This reminded me of my friend Ernesto's DMT experience that he recently recounted. Depositing the DMT powder on a bed of dried pscyhotria viridis, which has a small amount of naturally occurring DMT in it, and putting another layer of psychotria viridis on top of the dust (to prevent it from bursting into flame) he applied a butane lighter flame and consumed the entire bowl in one breath. The effects were as fast as promised, and as he exhaled the white smoke, complex colored patterns appeared in the smoke-swirls. His entire psychosomatic system began to vibrate, from the inside out and from the outside in, and the only thing he could hear was a mantra, a single word repeated endlessly. This mantra seemed to protect him from disorganizing energy, keeping him collected around his center. He felt a bit of anxiety that the experience might get out of control, but it did not. With eyes open or closed, he saw colored patterns of an extremely complex geometric structure that gradually began to resemble reptilian structures such as scales and bones. After around five minutes, Ernesto got up from his seat and laid down under a blanket. There, for around the next 1-1/2 hours, he continued to experience a reptilian presence. This reptilian presence was somewhat disturbing to Ernesto, because of the conditioning we have against reptiles, but the reptile presence spoke to him gently, encouraging him to appreciate the reptilian history in his body, and its great strength and resilience. The reptilian spirit told him that it was a source of his strength, that he needed in order to succeed as a living being. Ernesto accepted this understanding, and gradually dealt with the tension between conditioned repulsion and wholesome self-acceptance. He saw images of primitive spears, the extensions of reptilian talons and claws. In days following, Ernesto's strength and resolve in the course of ordinary life seemed strengthened and smoothly directed. A few nights later, he advised, he had brief DMT-like colored visions in his dreams. He stated that the experience had not been anywhere near as frightening as common stories had caused him to expect, and if given the opportunity, he would try another DMT voyage.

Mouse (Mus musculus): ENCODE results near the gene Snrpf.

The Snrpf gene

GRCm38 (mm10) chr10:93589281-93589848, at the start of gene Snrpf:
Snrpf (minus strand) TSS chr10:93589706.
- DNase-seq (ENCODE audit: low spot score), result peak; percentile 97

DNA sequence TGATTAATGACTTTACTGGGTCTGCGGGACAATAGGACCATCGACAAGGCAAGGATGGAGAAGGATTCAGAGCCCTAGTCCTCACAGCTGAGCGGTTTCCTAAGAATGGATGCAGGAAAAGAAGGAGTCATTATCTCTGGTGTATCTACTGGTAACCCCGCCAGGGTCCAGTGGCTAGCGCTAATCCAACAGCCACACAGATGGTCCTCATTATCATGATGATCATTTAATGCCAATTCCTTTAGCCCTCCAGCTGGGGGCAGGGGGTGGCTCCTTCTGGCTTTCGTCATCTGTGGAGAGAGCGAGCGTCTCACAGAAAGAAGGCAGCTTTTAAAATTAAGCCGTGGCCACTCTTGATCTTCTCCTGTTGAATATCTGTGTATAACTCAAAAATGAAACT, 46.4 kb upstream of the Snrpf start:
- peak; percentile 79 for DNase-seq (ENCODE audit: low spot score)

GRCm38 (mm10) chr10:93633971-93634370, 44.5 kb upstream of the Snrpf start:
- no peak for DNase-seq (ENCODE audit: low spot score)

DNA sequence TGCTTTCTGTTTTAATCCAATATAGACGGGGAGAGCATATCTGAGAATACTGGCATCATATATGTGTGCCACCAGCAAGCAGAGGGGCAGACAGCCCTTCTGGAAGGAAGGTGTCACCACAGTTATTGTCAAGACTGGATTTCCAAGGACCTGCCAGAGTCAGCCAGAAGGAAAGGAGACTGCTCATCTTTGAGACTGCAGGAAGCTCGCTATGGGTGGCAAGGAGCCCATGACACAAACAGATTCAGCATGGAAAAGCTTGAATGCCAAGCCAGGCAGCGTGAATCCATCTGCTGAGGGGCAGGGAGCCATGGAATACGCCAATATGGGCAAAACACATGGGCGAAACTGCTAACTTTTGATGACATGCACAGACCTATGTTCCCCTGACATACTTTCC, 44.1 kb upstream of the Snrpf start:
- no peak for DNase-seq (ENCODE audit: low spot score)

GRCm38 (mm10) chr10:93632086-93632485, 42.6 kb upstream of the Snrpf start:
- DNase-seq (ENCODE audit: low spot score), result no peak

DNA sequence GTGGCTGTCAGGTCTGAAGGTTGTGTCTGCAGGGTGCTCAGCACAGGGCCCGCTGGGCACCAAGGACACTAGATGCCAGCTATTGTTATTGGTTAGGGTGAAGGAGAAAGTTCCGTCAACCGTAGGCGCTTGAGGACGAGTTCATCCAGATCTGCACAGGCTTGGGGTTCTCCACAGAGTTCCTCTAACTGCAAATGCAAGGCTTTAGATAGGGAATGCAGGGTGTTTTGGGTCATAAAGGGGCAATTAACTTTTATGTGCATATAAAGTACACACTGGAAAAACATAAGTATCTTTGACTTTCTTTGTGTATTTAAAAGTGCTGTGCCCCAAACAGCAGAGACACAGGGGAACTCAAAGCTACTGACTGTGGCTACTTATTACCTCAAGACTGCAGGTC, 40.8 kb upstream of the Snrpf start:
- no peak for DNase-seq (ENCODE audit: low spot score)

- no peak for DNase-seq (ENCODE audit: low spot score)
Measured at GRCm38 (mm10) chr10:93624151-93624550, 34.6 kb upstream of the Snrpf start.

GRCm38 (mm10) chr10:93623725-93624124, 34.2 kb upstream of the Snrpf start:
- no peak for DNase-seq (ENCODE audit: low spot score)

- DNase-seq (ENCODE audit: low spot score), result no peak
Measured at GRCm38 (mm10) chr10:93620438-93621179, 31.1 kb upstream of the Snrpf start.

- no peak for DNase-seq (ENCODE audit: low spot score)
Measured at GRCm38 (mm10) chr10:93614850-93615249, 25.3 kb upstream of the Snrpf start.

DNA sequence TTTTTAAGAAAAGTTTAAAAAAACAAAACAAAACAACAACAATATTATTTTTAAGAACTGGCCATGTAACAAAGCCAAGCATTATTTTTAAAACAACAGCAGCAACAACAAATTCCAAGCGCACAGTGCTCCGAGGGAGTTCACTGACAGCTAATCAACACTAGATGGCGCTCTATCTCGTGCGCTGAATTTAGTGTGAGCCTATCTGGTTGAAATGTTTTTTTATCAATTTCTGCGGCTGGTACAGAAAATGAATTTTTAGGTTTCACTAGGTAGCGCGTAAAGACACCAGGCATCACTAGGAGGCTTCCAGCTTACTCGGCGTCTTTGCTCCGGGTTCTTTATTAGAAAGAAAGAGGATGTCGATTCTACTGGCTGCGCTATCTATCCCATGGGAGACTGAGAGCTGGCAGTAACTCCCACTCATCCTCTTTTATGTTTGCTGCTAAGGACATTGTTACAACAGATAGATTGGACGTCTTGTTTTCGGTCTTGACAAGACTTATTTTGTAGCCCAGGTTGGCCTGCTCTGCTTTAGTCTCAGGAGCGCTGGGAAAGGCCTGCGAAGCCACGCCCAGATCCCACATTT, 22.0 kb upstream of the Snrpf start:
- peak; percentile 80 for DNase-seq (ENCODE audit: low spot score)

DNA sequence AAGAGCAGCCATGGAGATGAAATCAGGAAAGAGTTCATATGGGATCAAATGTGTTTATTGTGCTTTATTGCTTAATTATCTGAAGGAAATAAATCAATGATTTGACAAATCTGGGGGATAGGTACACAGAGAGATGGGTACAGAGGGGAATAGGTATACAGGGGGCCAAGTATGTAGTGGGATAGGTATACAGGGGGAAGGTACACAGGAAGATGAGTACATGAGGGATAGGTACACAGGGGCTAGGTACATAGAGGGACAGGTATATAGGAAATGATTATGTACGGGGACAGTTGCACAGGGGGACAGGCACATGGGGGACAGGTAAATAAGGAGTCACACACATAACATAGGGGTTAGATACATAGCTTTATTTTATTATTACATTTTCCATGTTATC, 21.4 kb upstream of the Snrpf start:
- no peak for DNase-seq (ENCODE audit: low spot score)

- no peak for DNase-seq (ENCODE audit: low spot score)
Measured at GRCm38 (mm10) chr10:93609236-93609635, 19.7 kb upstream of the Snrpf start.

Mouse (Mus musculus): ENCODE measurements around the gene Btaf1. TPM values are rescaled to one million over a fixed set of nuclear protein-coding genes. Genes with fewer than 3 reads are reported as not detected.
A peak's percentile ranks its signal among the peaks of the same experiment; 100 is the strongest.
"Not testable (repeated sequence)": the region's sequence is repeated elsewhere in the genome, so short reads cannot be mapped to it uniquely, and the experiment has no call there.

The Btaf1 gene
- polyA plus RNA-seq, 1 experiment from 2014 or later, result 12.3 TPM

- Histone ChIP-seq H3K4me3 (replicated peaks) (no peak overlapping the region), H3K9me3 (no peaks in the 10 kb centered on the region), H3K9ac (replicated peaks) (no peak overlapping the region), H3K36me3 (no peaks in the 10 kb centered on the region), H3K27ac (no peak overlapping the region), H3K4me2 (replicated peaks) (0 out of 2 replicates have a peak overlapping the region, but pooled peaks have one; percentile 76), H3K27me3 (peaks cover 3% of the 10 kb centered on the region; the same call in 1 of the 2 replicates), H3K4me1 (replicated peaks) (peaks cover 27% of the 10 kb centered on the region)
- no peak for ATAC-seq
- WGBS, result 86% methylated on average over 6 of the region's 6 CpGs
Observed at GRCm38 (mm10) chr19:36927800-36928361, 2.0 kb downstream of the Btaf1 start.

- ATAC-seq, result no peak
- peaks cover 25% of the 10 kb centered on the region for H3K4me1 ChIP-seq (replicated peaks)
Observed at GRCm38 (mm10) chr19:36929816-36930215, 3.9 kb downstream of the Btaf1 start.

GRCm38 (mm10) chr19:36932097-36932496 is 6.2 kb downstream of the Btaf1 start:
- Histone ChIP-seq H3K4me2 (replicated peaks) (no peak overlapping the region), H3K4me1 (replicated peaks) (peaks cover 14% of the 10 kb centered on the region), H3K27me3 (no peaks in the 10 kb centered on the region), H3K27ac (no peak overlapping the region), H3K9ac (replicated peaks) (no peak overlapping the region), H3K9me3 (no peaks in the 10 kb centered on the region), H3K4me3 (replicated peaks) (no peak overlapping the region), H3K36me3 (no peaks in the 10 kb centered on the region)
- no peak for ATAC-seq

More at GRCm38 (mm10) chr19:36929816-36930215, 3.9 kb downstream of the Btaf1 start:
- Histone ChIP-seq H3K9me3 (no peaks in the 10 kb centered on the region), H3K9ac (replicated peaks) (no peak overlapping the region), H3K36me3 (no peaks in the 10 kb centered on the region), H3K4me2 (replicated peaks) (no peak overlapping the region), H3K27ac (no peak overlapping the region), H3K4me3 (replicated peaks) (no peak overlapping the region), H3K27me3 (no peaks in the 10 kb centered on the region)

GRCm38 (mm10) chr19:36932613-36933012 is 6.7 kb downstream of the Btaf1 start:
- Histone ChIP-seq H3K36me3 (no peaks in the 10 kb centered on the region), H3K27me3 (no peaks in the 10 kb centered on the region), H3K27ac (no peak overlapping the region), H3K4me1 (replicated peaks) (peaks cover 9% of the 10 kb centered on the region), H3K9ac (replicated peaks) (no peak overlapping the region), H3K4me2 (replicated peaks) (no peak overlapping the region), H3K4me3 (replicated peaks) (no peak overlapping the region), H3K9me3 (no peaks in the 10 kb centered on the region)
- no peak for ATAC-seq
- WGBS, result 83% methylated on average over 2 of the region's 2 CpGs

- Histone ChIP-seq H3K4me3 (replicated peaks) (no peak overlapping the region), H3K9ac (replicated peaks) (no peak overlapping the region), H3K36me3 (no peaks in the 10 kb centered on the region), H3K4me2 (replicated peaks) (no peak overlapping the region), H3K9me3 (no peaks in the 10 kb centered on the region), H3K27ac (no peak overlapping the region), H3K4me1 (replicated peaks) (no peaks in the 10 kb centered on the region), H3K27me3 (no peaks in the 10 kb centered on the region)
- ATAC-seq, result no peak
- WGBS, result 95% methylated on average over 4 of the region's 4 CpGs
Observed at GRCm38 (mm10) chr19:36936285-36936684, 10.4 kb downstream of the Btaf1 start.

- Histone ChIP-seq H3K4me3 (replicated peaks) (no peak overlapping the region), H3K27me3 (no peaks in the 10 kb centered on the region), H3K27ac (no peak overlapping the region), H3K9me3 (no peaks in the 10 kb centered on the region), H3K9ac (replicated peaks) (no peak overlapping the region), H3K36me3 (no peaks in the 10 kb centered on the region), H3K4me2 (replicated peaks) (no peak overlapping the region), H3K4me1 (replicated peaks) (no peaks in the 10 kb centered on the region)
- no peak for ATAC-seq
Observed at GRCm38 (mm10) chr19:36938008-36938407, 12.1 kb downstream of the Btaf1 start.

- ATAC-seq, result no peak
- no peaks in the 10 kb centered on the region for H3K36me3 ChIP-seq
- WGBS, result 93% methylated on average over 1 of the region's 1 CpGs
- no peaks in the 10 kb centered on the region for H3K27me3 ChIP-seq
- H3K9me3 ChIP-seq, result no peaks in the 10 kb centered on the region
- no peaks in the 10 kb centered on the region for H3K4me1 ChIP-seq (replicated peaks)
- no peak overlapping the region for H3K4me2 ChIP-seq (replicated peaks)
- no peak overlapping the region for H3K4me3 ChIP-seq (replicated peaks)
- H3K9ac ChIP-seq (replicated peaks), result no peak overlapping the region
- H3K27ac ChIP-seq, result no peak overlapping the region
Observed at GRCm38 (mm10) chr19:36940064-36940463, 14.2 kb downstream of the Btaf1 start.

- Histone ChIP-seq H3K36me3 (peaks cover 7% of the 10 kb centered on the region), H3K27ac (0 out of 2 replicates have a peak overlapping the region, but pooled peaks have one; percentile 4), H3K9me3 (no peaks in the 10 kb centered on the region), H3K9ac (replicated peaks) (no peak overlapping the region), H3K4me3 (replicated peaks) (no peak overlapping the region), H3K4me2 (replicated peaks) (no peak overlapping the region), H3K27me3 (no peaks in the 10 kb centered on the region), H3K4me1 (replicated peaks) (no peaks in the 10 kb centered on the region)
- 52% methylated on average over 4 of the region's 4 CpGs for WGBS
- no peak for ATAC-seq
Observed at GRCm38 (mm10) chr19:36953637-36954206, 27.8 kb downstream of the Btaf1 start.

According to his grant proposal, Dr. Strassman was not supposed to be giving therapy, but leading people through the inner world always requires the intuitive skills of a healer. He never knew when one of his experimental subjects would experience a terrifying upheaval. One poor fellow, a happy raver-type with charming looks and a light-hearted attitude, who had consumed lots of MDMA (ecstasy) in recreational settings, suffered a nightmare ordeal on a high-dose trip. The drug kicked in, his feet convulsed in a kicking motion, and he remained rigid for ten minutes. Then he opened his eyes, sat up, and declared that he had just been raped anally by two crocodiles who sat on his chest and immobilized him so completely that he was unable to sit up or reach out for a comforting hand. As he put it, when the experience began he thought it was a dream but "then realized it was really happening." Of course, with the time distortion effect added in, this was a monolithic exercise in agony. Interestingly, this subject considered the experience fundamentally beneficial, in that it increased his appreciation for ordinary life. He cut down on his ecstasy-taking in trivial social interactions, moved in with his girlfriend, and assumed a quiet lifestyle.

Whether covered with contrived nonchalance, or with a veneer of spiritual sophistication, the soft underbelly of the human psyche is quickly exposed by this substance. A woman who prepared for her session by flipping through the New Yorker had an extremely miserable trip on a very low dose and accepted no further injections. A modern-day shaman named Carlos kept trying to explain away his high anxiety before each administration of the drug, which induced violent shaking notwithstanding his profession that his first dose was nothing much. Eventually he had a full death experience that he considered fully valid spiritually, but wished he had been with friends out in the mountains when it took place. But some of the most enthusiastic were unable to continue. In certain cases, DMT high-doses induce huge spikes in blood pressure, in one case so severe Dr. Strassman was ready to call the cardiac team, and diagnosed the slight headache that the subject felt after the trip as the result of extreme vaso-dilation in the large blood vessels that enter the base of the skull. But the experimenter was pleased with the experience, and notwithstanding his disability, wished to take further trips. Though he was not permitted by Strassman, the subject remained grateful and considered it a very important experience that confirmed the rightness of his spiritual direction.